It’s a credit to Pakistan bowlers and their erstwhile captain Misbah Ul-Haq that they even managed to make a game of it against the West Indies. Posting a paltry 170 in the first innings meant Pakistan were always going to be up against it, especially when five of your top seven make single figure scores.
The crying shame for Pakistan is that this was a game they could easily have won with 20-30 more runs, especially with their varied and potent bowling attack. Saaed Ajmal remains arguably the best spinner in the world right now, but he can hardly be at his most potent with just a small target to defend, and while Mohammed Irfan and Junaid Khan are capable of posing problems to most batting line ups but without the runs to support them, they will always be dragging themselves back into games.
Ultimately Pakistan’s batting line-up at the moment is a dead weight dragging the side down. Their bowling attack is up there with the best which Pakistan has had over the past decade or so, pace and height with the quick bowlers, spin and subtlety with the spinners – they have seldom ticked both boxes so effectively. Yet their batting line-up is probably among its worst.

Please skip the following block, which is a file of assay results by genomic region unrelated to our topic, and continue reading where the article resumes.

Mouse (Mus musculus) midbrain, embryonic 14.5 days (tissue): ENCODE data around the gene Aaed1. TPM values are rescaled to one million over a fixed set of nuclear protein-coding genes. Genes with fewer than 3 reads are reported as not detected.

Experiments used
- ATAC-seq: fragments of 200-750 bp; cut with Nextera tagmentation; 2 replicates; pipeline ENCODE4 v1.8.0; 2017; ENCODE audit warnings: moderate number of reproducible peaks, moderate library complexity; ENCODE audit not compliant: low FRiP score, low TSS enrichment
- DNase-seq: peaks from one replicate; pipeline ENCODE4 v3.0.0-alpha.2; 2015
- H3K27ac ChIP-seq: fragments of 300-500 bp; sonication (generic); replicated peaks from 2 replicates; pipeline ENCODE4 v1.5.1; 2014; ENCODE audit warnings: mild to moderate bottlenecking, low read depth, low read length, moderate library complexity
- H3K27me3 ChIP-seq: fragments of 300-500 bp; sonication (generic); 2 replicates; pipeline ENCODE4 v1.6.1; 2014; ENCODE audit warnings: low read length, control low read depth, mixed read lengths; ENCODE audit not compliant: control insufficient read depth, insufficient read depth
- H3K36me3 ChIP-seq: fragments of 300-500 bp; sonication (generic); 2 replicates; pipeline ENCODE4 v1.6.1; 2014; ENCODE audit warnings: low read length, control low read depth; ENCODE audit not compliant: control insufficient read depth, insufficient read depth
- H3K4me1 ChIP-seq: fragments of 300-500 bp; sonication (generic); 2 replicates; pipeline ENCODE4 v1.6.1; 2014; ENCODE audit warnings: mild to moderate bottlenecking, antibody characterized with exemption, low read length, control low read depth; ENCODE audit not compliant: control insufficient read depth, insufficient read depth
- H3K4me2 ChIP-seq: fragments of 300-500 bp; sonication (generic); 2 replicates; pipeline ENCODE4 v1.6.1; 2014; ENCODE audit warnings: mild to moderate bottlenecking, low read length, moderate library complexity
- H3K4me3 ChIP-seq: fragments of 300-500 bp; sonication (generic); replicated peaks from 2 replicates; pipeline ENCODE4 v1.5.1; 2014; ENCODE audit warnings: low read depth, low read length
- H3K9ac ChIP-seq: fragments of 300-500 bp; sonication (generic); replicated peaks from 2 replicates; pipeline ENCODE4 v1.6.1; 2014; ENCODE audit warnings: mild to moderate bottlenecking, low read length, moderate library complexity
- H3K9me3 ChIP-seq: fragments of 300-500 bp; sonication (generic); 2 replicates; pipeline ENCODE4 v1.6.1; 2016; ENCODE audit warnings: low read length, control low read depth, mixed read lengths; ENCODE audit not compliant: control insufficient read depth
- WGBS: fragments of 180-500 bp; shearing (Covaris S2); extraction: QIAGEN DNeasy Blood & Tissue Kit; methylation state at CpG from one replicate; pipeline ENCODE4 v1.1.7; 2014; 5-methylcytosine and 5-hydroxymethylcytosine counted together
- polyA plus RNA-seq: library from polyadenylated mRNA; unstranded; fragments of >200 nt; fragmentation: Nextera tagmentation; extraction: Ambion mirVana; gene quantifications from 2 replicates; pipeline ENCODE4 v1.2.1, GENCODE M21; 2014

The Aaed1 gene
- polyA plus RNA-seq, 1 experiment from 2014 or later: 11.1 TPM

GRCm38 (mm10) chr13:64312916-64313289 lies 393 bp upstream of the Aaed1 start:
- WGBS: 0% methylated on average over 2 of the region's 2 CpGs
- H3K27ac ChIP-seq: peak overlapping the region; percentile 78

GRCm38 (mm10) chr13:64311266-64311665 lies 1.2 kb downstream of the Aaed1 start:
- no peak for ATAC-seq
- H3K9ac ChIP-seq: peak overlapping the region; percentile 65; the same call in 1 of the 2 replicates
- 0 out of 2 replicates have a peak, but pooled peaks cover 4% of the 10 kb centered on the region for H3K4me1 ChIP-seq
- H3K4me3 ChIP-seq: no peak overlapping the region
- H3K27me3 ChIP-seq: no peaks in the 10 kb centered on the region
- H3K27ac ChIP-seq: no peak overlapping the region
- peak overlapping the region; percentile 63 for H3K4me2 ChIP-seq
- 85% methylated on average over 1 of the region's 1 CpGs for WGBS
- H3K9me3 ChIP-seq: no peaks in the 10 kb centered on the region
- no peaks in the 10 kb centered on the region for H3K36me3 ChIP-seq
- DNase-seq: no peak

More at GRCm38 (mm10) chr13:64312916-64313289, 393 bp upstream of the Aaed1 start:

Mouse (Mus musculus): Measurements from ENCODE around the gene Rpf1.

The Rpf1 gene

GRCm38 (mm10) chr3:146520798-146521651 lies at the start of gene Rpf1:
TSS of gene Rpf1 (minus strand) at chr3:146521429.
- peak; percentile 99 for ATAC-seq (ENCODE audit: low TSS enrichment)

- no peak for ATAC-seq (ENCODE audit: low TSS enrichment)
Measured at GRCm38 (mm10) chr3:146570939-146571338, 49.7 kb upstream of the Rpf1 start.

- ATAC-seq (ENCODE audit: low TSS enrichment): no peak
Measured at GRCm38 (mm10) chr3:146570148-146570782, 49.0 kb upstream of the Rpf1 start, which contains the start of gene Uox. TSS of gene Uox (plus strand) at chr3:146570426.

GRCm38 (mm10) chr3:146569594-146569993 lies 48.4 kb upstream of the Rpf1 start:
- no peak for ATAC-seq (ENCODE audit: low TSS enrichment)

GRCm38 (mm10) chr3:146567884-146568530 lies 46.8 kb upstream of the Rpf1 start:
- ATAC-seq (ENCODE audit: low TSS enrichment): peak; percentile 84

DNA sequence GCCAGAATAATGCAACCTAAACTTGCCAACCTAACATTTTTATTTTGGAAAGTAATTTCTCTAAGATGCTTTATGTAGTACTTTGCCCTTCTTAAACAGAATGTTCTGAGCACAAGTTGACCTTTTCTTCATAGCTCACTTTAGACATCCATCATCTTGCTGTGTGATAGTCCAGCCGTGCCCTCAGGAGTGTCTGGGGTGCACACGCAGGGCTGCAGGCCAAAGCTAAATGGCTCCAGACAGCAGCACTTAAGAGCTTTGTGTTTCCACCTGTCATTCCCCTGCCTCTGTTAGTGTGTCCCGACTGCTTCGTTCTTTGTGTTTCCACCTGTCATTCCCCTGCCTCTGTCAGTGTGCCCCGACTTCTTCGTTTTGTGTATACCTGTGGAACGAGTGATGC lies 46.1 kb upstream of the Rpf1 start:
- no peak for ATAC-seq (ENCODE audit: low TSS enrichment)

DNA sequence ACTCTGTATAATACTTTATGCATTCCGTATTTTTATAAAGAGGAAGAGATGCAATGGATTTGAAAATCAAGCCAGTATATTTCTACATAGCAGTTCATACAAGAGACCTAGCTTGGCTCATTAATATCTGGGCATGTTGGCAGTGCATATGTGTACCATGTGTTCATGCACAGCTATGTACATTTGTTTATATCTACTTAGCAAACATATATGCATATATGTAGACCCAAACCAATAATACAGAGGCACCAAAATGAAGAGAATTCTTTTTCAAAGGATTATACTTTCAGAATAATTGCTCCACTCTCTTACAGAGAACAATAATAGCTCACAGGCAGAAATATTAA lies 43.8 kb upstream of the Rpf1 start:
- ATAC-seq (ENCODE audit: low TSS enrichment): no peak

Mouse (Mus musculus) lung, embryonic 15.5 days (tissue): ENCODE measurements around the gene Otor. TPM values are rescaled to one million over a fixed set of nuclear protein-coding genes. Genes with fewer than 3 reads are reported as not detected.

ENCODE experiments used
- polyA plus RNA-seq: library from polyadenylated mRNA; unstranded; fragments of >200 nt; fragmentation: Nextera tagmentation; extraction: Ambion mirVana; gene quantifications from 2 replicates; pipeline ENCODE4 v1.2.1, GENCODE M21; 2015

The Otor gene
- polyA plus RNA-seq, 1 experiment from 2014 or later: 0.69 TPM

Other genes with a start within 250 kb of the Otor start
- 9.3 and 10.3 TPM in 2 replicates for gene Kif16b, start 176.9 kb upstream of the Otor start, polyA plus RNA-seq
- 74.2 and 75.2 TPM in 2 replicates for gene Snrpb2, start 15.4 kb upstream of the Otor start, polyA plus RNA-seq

Yesterday’s aberration was the latest in a long line of failures, since the turn of the year they have passed 300 just twice in international matches. The batting is plainly malfunctioning, a line-up reliant upon Imran Farhat, Kamran Akmal and Shoaib Malik – three players who have seen far more of international cricket than their returns would suggest – is poor fare especially compared to the previous vintage of Pakistan line-ups.
How this team could use a Javed Miandad, an Inzamam Ul-Haq, Mohammed Yousuf or Saeed Anwar, the golden standard of Pakistan batting capable of deeds of greatness in even the most trying circumstances. Even an Afridi-esque figure, capable of shifting momentum and turning matches, would be a welcome addition to a line-up stained with an ordinariness which does not befit Pakistan’s rich history.
Given the dire need for some quality batsmen, it makes the absence of its finest batting prospect, Umar Akmal even more perplexing. His star may have waned somewhat, given some poor domestic performances, yet he has a rare quality akin to Inzamam before him in his ability to strike a ball powerfully straight and to rise to the occasion when the occasion demands.
While Pakistan may still view him as a man of the future, given the current line-up, you’d be hard pressed to argue he shouldn’t be a man of today. Pakistan, on recent evidence, could certainly do worse than welcome him back.